The history of Ruotsinpyhtää, literally Pyhtää of Sweden, traces back to 1743 when the Kingdom of Sweden – having back then the sovereignty all over Finland – lost the Russo-Swedish War, and had to cede to Russia the part of south-eastern Finland up to the river Kymijoki. This meant that the town of Pyhtää was divided in two, and Ruotsinpyhtää got its name being the part of the town that remained in Finland, that is, under the Swedish crown. Nowadays the places have still different names, and Ruotsinpyhtää is famous for its old ironworks, typical factories especially here in the south. The museum was open until the end of August, so I missed for a couple of days. Have to get back here in the proper summer.
Although cloudy, today there has been no rain. A strong wind came up, together with the temperature going down. It reminded me of the weather I experienced in Norway, don't even want to know how it is like right now over there. However, I have to admit that it’s easier to cycle with these temperatures, as you don’t sweat too much, and I definitely feel less tired in colder weather.
As I said, a few km after trespassing river Kymijoki I got to Pyhtää, where I visited its old church, dating back to 1460. It is the one with the most preserved paintings from its Catholic era I have seen during my journey. And it's definitely something unique you don't see in traditional Catholic churches of Southern Europe, as also the painting are very old, being them from the time before the Reformation.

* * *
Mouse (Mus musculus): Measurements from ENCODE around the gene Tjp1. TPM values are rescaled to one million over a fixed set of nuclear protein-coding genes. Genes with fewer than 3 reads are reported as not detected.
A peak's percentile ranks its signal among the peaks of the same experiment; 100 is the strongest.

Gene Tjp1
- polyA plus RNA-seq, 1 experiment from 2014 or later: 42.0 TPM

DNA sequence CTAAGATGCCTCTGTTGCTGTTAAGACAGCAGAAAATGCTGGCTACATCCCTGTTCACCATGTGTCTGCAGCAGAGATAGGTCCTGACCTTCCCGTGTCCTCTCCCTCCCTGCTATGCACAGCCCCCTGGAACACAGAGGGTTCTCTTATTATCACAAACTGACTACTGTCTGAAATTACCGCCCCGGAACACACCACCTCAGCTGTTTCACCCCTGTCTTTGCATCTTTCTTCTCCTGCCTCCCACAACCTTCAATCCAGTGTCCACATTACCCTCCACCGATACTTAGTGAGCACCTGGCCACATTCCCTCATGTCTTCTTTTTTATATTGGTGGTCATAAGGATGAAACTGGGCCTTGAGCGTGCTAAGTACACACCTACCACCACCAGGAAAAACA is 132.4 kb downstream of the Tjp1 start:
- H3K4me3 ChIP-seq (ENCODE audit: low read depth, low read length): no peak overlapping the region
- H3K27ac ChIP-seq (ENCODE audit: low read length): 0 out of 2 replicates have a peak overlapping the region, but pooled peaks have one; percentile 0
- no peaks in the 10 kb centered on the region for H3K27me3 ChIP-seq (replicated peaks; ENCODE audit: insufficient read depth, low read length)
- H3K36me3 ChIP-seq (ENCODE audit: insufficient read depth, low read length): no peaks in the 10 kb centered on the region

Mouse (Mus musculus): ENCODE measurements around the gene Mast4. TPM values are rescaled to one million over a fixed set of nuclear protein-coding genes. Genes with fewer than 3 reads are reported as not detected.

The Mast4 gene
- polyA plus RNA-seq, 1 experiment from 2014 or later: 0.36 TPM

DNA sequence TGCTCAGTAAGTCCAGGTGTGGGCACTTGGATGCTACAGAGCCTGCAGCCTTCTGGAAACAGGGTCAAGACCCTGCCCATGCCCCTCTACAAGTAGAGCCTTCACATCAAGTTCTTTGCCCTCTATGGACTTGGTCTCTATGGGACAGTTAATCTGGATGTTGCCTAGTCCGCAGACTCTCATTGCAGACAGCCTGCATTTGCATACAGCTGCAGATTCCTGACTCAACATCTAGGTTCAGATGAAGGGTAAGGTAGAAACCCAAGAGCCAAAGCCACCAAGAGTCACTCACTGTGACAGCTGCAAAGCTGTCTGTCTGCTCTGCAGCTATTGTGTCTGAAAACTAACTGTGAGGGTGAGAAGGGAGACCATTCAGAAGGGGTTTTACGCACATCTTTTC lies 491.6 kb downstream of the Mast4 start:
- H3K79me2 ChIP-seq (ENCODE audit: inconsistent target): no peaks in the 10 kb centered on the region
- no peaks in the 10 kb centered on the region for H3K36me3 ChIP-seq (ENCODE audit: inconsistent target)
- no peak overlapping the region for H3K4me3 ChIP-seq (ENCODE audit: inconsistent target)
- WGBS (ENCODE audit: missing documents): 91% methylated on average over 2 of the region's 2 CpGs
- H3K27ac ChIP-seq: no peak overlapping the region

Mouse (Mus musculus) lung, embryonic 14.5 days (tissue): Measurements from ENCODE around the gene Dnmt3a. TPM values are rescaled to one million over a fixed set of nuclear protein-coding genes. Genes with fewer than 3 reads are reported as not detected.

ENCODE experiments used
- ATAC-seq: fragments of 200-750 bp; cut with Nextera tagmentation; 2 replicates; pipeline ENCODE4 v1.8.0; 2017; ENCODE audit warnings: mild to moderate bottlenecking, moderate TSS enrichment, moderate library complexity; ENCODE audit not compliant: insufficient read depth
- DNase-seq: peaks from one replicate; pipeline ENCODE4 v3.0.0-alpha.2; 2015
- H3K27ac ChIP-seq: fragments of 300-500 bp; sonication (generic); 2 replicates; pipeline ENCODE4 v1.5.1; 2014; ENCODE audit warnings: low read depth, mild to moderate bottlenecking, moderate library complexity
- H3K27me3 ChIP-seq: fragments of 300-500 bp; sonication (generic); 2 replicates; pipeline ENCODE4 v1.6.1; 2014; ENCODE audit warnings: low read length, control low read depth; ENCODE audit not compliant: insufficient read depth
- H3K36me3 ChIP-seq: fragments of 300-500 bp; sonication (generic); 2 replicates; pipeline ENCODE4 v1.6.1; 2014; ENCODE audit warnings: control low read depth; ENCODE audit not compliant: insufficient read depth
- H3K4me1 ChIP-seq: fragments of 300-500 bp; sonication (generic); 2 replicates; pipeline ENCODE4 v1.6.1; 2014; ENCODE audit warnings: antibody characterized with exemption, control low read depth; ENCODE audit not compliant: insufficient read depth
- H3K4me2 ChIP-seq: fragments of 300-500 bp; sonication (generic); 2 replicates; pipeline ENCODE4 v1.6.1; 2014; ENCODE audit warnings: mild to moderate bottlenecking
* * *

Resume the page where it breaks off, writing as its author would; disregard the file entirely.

During the route I stumble into the King's Road once again, so I decided to follow it instead of the main road as it was much trafficked. It's still nice to be in the countryside, even if now it starts to be too cold. The only drawback of the day was an unleashed dog, which didn't have anything better to do than running after me. It's the first time it happens in this tour: I've met many dogs in the countryside, and noticed how much they like to barks at bikers, but usually they are on a leash, which has saved many legs I suppose. I mean, this one just run freely after me and even got so close that it bit my back bag! Fortunately its "surveillance area" ended a few dozen of metres from the house it came from, so it stopped running. I was so angry I started to think about the best way to kill a dog with a knife. Fortunately nothing bad happened to me, but it was really close.
My journey ended in Kotka, where the wind was blowing really strong. After two days in the woods I needed to find a warm place for the night. So, for the first time in this tour, I got a room in a gasthaus. And what a room! This is an old manor house from the thirties, and in my room there’s an original stove from the time. The owner had already put some woods to warm it up. I have also a kitchen all for me, and from the window I had the chance to see a wonderful sunset. Very inspiring place, I'm happy for the choice!
Kotka is famous for its port, which is one of the most important industrial port of Finland, and it has several attractions related to the sea, namely the Maretarium, a huge aquarium showing the species of fish that live in Finnish water, and the Maritime Museum, which hosts also the icebreaker Tarmo, built in 1907 and one of the oldest icebreaker of the world that still "alive". So, tomorrow I'll stay here, spending my time around fish, museums and icebreakers. And then…
Day 52 – Tour de Finlande 2010: Ruotsinpyhtää – Pyhtää – Kotka
Trip distance: 56 km
Actual trip time: 3 h 18 m
Distance from day 1: 4211 km